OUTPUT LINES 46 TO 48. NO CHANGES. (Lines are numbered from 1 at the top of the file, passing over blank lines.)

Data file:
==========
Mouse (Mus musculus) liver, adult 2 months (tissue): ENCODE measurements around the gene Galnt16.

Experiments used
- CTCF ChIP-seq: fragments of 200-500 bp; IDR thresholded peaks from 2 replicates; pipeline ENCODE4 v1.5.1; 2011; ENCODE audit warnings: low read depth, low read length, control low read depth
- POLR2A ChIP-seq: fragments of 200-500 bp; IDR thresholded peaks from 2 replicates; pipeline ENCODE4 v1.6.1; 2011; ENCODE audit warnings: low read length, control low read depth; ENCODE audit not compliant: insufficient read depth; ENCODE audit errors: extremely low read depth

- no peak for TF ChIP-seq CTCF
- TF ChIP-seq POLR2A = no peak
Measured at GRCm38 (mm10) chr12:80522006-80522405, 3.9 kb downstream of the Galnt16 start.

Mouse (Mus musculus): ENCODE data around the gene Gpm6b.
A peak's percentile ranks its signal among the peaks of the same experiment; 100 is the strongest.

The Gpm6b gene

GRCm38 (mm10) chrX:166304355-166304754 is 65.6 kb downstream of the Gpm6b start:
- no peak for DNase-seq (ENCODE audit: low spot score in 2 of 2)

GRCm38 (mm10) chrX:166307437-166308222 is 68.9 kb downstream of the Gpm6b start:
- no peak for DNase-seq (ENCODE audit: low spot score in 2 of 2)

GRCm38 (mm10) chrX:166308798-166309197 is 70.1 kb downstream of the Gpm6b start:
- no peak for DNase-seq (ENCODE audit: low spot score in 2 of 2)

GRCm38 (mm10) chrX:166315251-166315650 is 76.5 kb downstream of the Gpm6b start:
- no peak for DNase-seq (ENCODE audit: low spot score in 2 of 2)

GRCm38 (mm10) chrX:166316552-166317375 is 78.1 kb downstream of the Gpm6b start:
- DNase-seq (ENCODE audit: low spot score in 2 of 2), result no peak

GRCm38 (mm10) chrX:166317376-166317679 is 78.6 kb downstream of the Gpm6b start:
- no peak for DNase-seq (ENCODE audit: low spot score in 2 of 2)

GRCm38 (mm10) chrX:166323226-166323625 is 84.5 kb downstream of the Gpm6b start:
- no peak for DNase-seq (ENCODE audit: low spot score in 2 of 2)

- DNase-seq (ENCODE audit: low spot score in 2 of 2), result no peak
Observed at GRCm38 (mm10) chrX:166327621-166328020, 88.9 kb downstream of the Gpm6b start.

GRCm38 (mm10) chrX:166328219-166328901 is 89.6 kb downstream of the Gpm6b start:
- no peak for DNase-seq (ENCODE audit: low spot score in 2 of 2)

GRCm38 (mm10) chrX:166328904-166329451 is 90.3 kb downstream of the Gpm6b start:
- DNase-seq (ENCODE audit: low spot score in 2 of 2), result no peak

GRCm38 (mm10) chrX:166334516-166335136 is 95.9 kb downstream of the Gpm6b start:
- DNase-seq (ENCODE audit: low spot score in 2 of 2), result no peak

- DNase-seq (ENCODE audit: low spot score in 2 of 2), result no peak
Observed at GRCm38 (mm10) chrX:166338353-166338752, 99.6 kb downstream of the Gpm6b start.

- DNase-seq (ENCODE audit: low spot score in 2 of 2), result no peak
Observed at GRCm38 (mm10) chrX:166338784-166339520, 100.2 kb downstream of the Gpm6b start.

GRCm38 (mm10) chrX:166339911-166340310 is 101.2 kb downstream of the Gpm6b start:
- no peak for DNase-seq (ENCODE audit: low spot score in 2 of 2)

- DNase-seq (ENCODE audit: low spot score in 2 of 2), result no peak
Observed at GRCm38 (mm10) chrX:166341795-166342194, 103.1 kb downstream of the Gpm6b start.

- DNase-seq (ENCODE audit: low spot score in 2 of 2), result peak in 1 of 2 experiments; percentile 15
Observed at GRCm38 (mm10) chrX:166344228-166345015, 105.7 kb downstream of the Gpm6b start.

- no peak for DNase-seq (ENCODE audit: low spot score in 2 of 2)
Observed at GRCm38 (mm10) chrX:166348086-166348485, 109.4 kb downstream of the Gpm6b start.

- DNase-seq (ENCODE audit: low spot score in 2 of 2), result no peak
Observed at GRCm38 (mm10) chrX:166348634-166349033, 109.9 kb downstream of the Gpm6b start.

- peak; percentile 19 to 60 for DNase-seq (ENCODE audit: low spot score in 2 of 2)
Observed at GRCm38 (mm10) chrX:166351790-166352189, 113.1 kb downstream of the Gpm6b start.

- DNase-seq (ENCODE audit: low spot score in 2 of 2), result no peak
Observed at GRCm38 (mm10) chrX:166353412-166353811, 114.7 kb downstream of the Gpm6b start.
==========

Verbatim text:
Observed at GRCm38 (mm10) chrX:166348634-166349033, 109.9 kb downstream of the Gpm6b start.

- peak; percentile 19 to 60 for DNase-seq (ENCODE audit: low spot score in 2 of 2)
Observed at GRCm38 (mm10) chrX:166351790-166352189, 113.1 kb downstream of the Gpm6b start.